College Football Playoff: What worked and what failed in Year 1

Big Ten commissioner Jim Delany spent the better part of two decades pooh-poohing any talk of a possible college football playoff. He wasn’t alone. When his SEC counterpart Mike Slive first proposed a four-team model at the April 2008 BCS meetings, it never even reached a vote.

On Monday night, however, Delany struck a much different tune as he stood on the AT&T Stadium sideline watching Ohio State and Oregon warm up for the first College Football Playoff National Championship. Beyond the fact his conference’s school would soon hoist the trophy, the postseason event he and his colleagues finally approved in June 2012 exceeded even their own expectations in terms of fan interest, the selection process and the on-field drama itself.

“You’d have to say those who advocated for it early on were right,” Delany told FOX Sports. “You’d have to say it was great that we all came on board with it.”

That Ohio State, the No. 4 seed and most debated participant, wound up winning the tournament served as a fitting testimonial for why the sport needed to scrap the BCS. All those years we were so sure who the No. 1 and 2 teams were? This year it would have been Florida State and Alabama.

“[The playoff] certainly matched my hope for it, which is teams get to prove it on the field rather than through some of the measures that were used to select the [BCS] top two teams,” said Pac-12 commissioner Larry Scott. “It certainly fell in the right direction to validate the playoff this year.”

Now that the first season of the College Football Playoff is complete, it’s worth revisiting how it all played out. The new four-team event was unquestionably more exciting than its oft-reviled predecessor, but it was not without flaws.

Here, now, a rundown of both the good and the bad.

GOOD: The playoff made the regular season more, not less, exciting

Whereas the BCS championship race involved a small number of teams, the four-team field opened possibilities to a larger pool of contenders — which drove national interest to a wider net of games. Case in point: On Nov. 8, selection committee-ranked teams squared off in six different games, and nearly all the participants believed they could still reach the playoff. In fact, eventual champ Ohio State went into that Saturday’s showdown with Michigan State ranked 14th.

The season-long fascination with who would reach the final four culminated in a riveting final weekend, when the ACC, Big Ten, Pac-12 and SEC championship games as well as two Big 12 games carried playoff implications. All of which directly contradicted longtime fear-mongering from playoff opponents.

“There’s no question the playoff added a little extra buzz to the regular season, starting with Day 1,” said CFP executive director Bill Hancock. “We know there is a tipping point in which the size of a postseason bracket will begin to erode the regular season. The fact is, nobody knows where that tipping point is. But we know it’s not four.”

BAD: The playoff rendered almost everything else irrelevant

A year after recurring epilepsy put his coaching future in doubt, Jerry Kill led Minnesota to its first winning Big Ten record since 2003 and the program’s first New Year’s Day bowl since 1962. It should have been one of the best stories of the season. But Minnesota’s success mostly got mentioned only because it impacted the playoff resumes of two Gophers opponents — TCU and Ohio State.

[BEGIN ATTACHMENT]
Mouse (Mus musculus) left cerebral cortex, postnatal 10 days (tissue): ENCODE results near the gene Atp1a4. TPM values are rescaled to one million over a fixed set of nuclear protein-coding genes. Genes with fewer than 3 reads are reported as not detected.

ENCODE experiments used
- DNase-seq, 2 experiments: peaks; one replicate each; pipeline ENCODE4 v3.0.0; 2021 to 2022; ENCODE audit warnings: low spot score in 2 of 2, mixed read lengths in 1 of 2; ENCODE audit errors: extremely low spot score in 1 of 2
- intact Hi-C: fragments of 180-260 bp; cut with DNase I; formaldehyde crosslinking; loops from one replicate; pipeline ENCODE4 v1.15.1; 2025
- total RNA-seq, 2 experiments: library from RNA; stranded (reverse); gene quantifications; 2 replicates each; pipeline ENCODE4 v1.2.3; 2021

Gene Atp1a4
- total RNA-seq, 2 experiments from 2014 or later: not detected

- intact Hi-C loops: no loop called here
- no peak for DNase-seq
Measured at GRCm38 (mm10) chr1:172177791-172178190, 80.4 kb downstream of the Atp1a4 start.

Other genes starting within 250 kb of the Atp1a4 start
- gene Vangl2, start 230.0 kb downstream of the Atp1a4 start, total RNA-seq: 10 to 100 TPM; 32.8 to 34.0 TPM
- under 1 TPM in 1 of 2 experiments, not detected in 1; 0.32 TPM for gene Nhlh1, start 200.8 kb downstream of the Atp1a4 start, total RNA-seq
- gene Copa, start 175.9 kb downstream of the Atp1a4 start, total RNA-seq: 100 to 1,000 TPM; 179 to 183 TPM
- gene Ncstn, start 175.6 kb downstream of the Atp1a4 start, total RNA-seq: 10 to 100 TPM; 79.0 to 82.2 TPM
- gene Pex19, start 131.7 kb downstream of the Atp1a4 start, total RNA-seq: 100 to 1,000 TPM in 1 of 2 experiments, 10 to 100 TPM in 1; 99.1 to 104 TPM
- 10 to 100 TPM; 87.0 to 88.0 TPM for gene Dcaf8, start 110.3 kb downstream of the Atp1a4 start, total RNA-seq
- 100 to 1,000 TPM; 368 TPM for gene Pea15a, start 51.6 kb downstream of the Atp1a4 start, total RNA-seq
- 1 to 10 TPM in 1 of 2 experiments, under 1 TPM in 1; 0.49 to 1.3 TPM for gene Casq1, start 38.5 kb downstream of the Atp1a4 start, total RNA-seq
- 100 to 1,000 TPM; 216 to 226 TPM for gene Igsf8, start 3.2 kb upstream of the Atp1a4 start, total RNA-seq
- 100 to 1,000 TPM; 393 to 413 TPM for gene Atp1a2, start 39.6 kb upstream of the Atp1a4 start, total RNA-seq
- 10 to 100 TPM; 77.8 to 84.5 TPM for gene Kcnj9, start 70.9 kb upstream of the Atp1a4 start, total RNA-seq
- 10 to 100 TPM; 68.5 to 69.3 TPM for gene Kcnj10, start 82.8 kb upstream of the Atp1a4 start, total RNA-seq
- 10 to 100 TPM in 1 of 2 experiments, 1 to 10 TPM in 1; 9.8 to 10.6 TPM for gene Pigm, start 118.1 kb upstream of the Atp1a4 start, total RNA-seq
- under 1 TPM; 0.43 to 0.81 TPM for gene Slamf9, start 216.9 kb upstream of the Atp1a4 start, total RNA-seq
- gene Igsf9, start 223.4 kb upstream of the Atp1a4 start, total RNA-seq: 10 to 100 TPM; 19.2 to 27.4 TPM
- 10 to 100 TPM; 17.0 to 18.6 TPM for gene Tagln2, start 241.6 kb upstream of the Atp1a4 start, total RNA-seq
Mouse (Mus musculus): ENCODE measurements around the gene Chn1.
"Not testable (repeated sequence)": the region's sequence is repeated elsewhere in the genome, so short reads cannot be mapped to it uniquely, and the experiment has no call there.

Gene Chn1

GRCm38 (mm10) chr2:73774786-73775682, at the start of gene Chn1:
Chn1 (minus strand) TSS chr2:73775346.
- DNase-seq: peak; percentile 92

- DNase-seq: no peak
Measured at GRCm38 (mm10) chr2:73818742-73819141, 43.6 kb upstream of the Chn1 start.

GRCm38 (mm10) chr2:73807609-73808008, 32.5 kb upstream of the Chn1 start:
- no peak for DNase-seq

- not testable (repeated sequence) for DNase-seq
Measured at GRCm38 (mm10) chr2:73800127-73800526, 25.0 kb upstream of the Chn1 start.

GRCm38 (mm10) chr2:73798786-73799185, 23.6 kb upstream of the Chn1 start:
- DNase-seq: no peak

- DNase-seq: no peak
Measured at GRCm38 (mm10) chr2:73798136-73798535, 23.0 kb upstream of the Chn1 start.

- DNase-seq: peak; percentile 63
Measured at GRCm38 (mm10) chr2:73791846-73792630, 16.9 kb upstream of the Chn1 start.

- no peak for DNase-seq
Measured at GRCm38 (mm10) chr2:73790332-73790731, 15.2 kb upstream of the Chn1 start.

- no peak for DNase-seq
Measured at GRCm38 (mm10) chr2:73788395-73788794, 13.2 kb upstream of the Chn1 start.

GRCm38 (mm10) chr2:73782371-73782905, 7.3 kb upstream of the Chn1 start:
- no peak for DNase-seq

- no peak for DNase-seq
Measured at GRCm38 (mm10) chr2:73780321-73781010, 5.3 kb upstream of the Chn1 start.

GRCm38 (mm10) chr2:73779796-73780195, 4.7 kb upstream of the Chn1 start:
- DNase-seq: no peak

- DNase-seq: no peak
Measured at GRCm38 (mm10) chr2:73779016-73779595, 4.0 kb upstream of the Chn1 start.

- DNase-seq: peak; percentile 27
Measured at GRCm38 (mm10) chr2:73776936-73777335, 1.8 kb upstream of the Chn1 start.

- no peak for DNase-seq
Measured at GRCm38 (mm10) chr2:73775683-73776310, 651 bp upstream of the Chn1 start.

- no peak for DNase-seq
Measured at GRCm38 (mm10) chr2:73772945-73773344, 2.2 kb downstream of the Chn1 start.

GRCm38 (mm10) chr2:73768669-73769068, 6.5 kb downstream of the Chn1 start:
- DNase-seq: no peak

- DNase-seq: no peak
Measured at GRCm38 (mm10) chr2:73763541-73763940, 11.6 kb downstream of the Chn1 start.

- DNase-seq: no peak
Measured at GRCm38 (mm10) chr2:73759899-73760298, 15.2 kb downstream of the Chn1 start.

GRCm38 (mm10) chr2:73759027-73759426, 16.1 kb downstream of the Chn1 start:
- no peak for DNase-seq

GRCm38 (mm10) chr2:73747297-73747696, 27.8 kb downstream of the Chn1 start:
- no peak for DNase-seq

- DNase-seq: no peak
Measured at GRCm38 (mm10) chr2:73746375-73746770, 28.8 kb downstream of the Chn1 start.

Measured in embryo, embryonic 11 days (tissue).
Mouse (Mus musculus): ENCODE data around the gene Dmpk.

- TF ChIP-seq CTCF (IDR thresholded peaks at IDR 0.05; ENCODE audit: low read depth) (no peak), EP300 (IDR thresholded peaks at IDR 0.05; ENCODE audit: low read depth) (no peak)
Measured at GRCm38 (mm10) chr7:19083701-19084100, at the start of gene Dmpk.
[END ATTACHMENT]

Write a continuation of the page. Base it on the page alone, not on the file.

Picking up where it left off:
But Minnesota got Alabama-like coverage compared with the Group of 5 schools. Marshall, which finished 13-1, and Boise State, eventual 12-2 Fiesta Bowl champion, might as well have been playing in the FCS for as far as they flew off the radar. And you can expect the sport’s focus to only narrow further in coming years as the playoff increasingly dominates all college football conversations.

GOOD: New Year’s Day was awesome

For the first time since before the BCS’ 1998 debut, fans could sit back on Jan. 1 and watch seven straight hours of truly meaningful postseason games. The back-to-back Oregon-Florida State Rose Bowl and Ohio State-Alabama Sugar Bowl were compelling for their own reasons — the Ducks snapped FSU’s 29-game win streak, while the Buckeyes ended the ever-polarizing SEC’s championship hopes — but there was something particularly special about the timing.

Both games drew more than 28 million viewers, larger audiences than three of the four NFL wild-card playoff games that weekend, not to mention the previous year’s BCS championship game.

Throw in an overtime Outback Bowl between Wisconsin and Auburn and Michigan State’s wild Cotton Bowl comeback against Baylor as early-afternoon appetizers, and the commissioners could clearly claim victory in their stated goal of reclaiming New Year’s Day for college football.

BAD: New Year’s Eve was . . . blah

Of course, the same power brokers have been insistent in their vision of also taking over Dec. 31. The problem is, people work on Dec. 31. The Peach Bowl’s matchup of top-10 foes TCU and Ole Miss, which kicked off at 12:30 p.m. ET on a Wednesday, drew fewer viewers (five million) than the Texas Bowl (5.8) two nights earlier, which pitted 6-6 teams Texas and Arkansas. The Boise State-Arizona Fiesta Bowl played later in the afternoon on the 31st also drew a smaller audience (7.4 million) than nearly every bowl game of the BCS’ 16-year run.

All of which presents a potential conundrum the next two seasons, when the semifinal games move to New Year’s Eve. Hancock insists organizers aren’t worried the games will lose viewers, but that’s ridiculous. Of course they will. “New Year’s Eve is going to be a challenge,” ESPN senior VP Burke Magnus told Sports Illustrated. “. . . You’re competing against real life and the ball dropping and New Year’s Eve parties.”